Problems as far afield as Algeria, Saudi Arabia and Australia have helped sink shares in oil services group Cape. Its fourth profits warning in a year was blamed on a downturn in trade at its onshore oil business in Australia, a £1.5m debt writedown from a Saudi client and continued delays on a liquified natural gas project in Algeria.
The Algerian issue has already cost chief executive Martin May his job this year and now finance director Richard Bingham is following him out of the door.
Cape shares sank 29 per cent, down 76p, to 186p after the update. It said it is reviewing its entire business and its chairman, the former Conservative Energy minister Tim Eggar, said full-year profits would be "significantly below expectations".
There wasn't much better news for shareholders of Finnish mid-cap index miner Talvivaara. Waste water has been leaking out of its nickel mine and production is on hold. Its shares have crashed following the production stoppage amid fears it will need to raise cash to protect it during an investigation into the problems there. Swedbank analyst Erkki Vesola said the prolonged suspension and expected costs in addition to weak nickel prices will mean it will need to raise new financing.
Its shares declined 7.75p to 95.75p.
Miners in South Africa weren't having better luck. The platinum miner Anglo American Platinum, majority owned by giant Anglo American, has given yet another extension to striking employees to come back to work. Yesterday was its third go at tempting them to return with a new pay deal and it has extended this until tomorrow.
Amplats, the world's largest platinum miner with about 35 per cent of global production, has upped its offer to a one-off payment of 4500 rand (£325) to encourage the 30,000 workers back. They face the sack if they do not return on Wednesday.
Amplats said the cost of the two-month strike has risen to $263m (£165m).
The strike, which began at Amplats' Rustenburg operation, followed rival Lonmin's strike at its Marikana mine.
The saga is being closely watched in the City, with Liberum Capital analyst Ben Davis warning that in "a year plagued by strike action, the platinum industry has reached an important juncture. The key outcome will be decided by how [Amplats] chooses to engage with the unions and whether they use this as the opportunity to shut down higher-cost operations."
Anglo American dug down to the bottom of the benchmark index. It lost 38.5p at 1,827.5p. Lonmin has had its own issues to deal with since the ending of its strike. Xstrata directors have been attempting a management coup there. Xstrata, which is merging with commodities giant Glencore, is the largest shareholder of Lonmin, and does not want to contribute to the planned rights issue unless it can change the current executive team.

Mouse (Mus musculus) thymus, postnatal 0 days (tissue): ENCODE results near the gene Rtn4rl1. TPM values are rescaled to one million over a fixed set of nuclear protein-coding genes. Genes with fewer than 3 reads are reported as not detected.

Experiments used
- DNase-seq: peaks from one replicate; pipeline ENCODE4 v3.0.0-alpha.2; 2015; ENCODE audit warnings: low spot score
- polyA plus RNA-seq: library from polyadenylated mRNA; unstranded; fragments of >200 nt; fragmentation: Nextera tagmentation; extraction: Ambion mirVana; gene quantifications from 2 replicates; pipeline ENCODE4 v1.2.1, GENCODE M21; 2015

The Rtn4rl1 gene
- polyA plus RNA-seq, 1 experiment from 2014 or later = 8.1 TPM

Mr Davis added: "We maintain a sell on Lonmin because, despite the troubles it has already faced, there are plenty more to come, such as how Xstrata chooses to participate in the rights issue... we suspect they will but will again try to leverage their position."
But Lonmin has rejected its reverse takeover proposal. Its shares gained 27.9p to 483.2p while Xstrata lost 14.3p to 956p.
The FTSE 100 index failed to hold on to early gains after concerns over the United States budget deficit and the continuing euro crisis weighed it down, and it ended 2.41 points lower at 5767.27.
But it wasn't all bad news. Advertising giant WPP was boosted by news from its French peer Publicis that advertising rebounded in October. WPP gained 3p to 811p.
Banks were in favour and Lloyds Banking Group got an upgrade from analysts at UBS, who raised their share price target from 44p to 46p. Lloyds moved up 1.53p to 45.1p.
But another unhappy update came in from Victoria, the carpet maker that has been hit by a long-running family feud. Yesterday it said it would "break even at best" this year and has instigated a "detailed review". Its shares lost 35p to 210p.
Over on AIM San Leon Energy's shares fell 1.23p to 8.36p after it agreed an all-share merger with Aurelian, which values Aurelian at £61.1m.
AIM company Nostra Terra announced its first oil sales for its Chisholm Trail Prospect and it trickled up 0.005p to 0.42p.
FTSE 100 Risers
Admiral Group 1,092p (up 38p, 3.61 per cent) The insurance group was up for the second day after analysts at Bank of America Merrill Lynch raised their rating to buy last Friday.
Polymetal International 1,149p (up 35p, 3.142 per cent) The Russian precious metals miner said it had seen an increase in gold reserves, up 7 per cent to 15.3 million ounces, reversing previous declines for the group.
FTSE 100 Fallers
G4S 248.7p (down 4.7p, 1.85 per cent) The security firm continued to suffer after more bad news last week when it lost prison contract work. Yesterday analysts at Morgan Stanley downgraded their rating to equal weight and cut their target price for the shares to 280p.
BG Group 1,040p (down 16.5p, 1.56 per cent) The gas company's share price continued to suffer after its production warning last week.
FTSE 250 Risers
Interserve 375.1p (up 8.0p, 2.18 per cent) The support services and construction company was boosted by its second-half results that were in line with expectations. It has won more than £500m of work in the half year including from the Ministry of Justice and the Department for Education.
Avocet Mining 66p (up 2.5p, 3.94 per cent) The miner joined Lonmin at the top of the mid-cap index.
FTSE 250 Fallers
Cobham 190.6p (down 20.4p, 9.67 per cent) The British aerospace and defence supplier said there is uncertainty in the near term but reassured investors that it anticipates it will return to modest organic growth from 2014.
Invensys 221.3p (down 13.4p, 5.71 per cent) Analysts at UBS cut their rating for the technology systems group to neutral from buy with a price target of 255p, from 280p.